Two unrelated reports released last week may foreshadow new health care policy in California. Maybe not this year and maybe not statewide at first, but changes are coming, policy experts predict.
According to a new Field Poll, most Californians would support a tax on sugar-sweetened beverages if the money were used to improve school nutrition and physical activity.
A separate report from UC-San Francisco indicates that California’s tobacco prevention program saved $134 billion in health care costs over a 20-year period.
Do those two studies, considered together, indicate the potential forÂ a widespread, sustained effort to curb the consumption of soda and other sugary drinks similar to the long campaign against tobacco?
“Yes,” said Daniel Zingale, a senior vice president at the California Endowment.
“Those concerned about the physical and fiscal health of California are zeroing in on the connection between rising medical costs and increased consumption ofÂ junk drinks,” Zingale said.
“The science now makes a direct connection between junk drinks and California’s obesity epidemic, which is driving spending on medical treatment up and productivity down,” he added.
Jeff Ritterman, Richmond City Council member and leader of a failed attempt last fall to establish a soda tax in Richmond, agreed.
“I think we’re definitely headed in that direction, and I think we’ll close the gap a lot quicker than we did in the tobacco wars,” Ritterman said.
Soda, Tobacco Reports Unrelated
The timing of the release of a Field Poll on soda taxes and UC-San Francisco research on the state’s anti-tobacco campaign was not intentional, and the two efforts are not related. But the relationship between the two in terms of policy is undeniable.
“I think there’s no question there are similarities between what happened with tobacco decades ago and what’s happening with soda now,” said Ritterman, a cardiologist with Kaiser Permanente.
“Big soda is following the lead of big tobacco and putting lots of money and pressure up against taxes, but the data is piling up on the medical side. These sodas really are a health hazard and eventually we’re going to come to the realization — like we did with tobacco — that something has to be done to change our habits,” he said.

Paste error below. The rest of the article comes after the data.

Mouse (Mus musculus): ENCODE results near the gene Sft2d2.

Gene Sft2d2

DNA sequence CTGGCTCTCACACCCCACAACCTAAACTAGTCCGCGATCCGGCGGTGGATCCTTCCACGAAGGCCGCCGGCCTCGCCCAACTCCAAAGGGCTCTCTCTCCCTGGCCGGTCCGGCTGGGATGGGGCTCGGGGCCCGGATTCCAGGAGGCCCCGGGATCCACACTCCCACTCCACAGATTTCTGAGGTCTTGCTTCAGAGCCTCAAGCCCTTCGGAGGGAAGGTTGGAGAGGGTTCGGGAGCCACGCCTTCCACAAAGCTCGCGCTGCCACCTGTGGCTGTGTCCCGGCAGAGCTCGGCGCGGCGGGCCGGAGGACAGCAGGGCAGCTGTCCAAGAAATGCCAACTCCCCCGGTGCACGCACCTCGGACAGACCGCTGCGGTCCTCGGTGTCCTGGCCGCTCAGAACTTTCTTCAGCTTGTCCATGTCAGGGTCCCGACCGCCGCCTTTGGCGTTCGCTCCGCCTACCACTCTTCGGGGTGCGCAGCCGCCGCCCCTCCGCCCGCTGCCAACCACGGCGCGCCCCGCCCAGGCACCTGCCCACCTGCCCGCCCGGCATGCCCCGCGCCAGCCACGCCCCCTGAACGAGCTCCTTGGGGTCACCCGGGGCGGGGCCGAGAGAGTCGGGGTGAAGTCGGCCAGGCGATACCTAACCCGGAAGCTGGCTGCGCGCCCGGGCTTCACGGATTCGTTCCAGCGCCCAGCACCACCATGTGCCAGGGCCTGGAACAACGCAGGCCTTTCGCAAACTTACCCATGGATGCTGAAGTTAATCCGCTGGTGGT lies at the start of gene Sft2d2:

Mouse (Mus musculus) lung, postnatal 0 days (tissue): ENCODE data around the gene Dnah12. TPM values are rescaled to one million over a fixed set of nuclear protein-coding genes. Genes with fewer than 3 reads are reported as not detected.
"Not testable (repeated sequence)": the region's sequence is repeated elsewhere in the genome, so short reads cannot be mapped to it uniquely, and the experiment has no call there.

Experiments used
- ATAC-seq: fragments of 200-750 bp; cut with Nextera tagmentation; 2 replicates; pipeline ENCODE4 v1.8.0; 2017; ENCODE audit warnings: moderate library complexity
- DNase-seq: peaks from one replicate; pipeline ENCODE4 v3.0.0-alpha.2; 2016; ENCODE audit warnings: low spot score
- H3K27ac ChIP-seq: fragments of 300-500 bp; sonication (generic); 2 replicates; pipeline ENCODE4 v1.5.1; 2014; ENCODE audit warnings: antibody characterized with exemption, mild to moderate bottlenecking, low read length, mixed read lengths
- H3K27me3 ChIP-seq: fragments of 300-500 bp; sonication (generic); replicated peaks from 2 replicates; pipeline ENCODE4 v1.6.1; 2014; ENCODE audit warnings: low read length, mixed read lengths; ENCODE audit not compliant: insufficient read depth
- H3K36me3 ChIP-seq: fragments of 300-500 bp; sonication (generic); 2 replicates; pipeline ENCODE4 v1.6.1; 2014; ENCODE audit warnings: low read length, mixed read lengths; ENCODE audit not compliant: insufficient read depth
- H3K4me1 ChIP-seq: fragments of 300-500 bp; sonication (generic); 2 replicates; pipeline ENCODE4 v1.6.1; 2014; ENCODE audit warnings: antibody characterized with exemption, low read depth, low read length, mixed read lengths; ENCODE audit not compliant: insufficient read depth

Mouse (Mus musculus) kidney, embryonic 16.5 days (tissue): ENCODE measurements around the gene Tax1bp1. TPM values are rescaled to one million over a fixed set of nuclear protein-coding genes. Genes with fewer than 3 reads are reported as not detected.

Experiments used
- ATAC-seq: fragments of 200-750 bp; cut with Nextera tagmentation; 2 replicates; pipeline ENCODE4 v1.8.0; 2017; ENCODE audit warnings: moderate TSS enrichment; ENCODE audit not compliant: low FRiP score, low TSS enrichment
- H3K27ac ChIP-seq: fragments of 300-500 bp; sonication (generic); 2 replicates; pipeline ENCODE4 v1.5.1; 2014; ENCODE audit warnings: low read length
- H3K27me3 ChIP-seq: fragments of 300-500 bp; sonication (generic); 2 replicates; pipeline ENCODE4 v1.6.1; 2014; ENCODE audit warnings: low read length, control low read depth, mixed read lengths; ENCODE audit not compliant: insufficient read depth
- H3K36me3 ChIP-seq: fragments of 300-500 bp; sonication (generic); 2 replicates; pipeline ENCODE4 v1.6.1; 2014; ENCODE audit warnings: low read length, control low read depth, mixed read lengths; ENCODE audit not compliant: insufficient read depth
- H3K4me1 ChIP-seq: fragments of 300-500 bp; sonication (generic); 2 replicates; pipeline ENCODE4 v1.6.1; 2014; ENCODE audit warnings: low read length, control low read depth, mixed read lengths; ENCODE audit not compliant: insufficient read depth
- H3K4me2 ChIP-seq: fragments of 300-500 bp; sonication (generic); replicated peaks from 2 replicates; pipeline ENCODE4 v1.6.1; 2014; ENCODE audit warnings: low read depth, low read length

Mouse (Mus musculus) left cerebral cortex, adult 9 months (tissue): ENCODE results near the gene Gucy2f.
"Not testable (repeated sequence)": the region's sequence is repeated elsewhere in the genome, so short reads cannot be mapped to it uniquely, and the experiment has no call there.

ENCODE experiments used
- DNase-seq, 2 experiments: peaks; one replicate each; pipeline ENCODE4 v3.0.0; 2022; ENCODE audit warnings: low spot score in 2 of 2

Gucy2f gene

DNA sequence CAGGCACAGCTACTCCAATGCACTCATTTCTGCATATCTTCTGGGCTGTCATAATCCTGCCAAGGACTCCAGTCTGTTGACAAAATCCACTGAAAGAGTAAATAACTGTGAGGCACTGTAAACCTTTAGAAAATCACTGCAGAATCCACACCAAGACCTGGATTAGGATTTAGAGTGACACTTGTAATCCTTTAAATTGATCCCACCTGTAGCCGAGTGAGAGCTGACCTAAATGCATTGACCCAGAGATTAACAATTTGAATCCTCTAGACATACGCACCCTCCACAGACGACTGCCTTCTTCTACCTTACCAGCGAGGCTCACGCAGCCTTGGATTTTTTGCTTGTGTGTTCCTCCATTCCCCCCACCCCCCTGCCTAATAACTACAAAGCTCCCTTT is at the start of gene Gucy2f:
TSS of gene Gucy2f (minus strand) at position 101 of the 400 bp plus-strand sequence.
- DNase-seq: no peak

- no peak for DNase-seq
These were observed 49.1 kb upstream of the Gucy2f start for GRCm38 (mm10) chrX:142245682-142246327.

Soda taxes are not a new idea. State Sen. Bill Monning (D-Carmel) introduced a bill in the California Legislature two years ago that would have levied a one-cent tax for each ounce of sugar-sweetened beverage sold in the state. AB 669 stalled in the face of well-financed opposition from the soda industry.
Last fall, voters in two California cities — Richmond in the Bay Area and El Monte in Southern California — rejected local soda tax proposals.
But popular sentiment, according to last week’s Field Poll, may be shifting.
According to the poll commissioned by the California Endowment, 68% of votersÂ said they would supportÂ a tax on sugar-sweetened beverages if the revenueÂ were used to improve school nutrition and physical activity programs.
In addition, 75% of respondents said regularly drinking sugar-sweetened sodas increases the chances of becoming overweight.
In the tobacco study released last week, UC-San Francisco researchers determined that for each dollar spent on California’s anti-tobacco initiative, health care spending in the state decreased by about $56. The state’s campaign to reduce smoking cost $2.4 billion over almost 20 years and reduced health care spending by $134 billion, according to the study.
A 2009 report by the California Center for Public Health Advocacy estimated that the economic cost of obesity in California was $41 billion a year.
Ritterman, who said the problem is national in scope and should ultimately be dealt with at the federal level, said there are strategies being discussed to pursue more local soda taxes in California.
“There are several of us who think that it might make more sense to do more local efforts before trying for statewide or national changes,” Ritterman said. “I think we’ll get there eventually, but the way we get there probably won’t be a straight line.”
Monning, according to a spokesperson, has not decided about reintroducing the soda tax bill.
Zingale, California’s first director of the state’s Department of Managed Health Care when it was formed 13 years ago, said it’s clear the soda industry is concerned.
“The soda industry’s disproportional and unprecedented spending to defeat ballot measures in Richmond and El Monte suggests they are worried about larger-scale efforts to prioritize public health over junk drink profits,” Zingale said.
“As was the case with tobacco, public awareness and public policies will follow the science that now proves junk drinks are the major culprit in the twin epidemics of obesity and type 2 diabetes,” he added.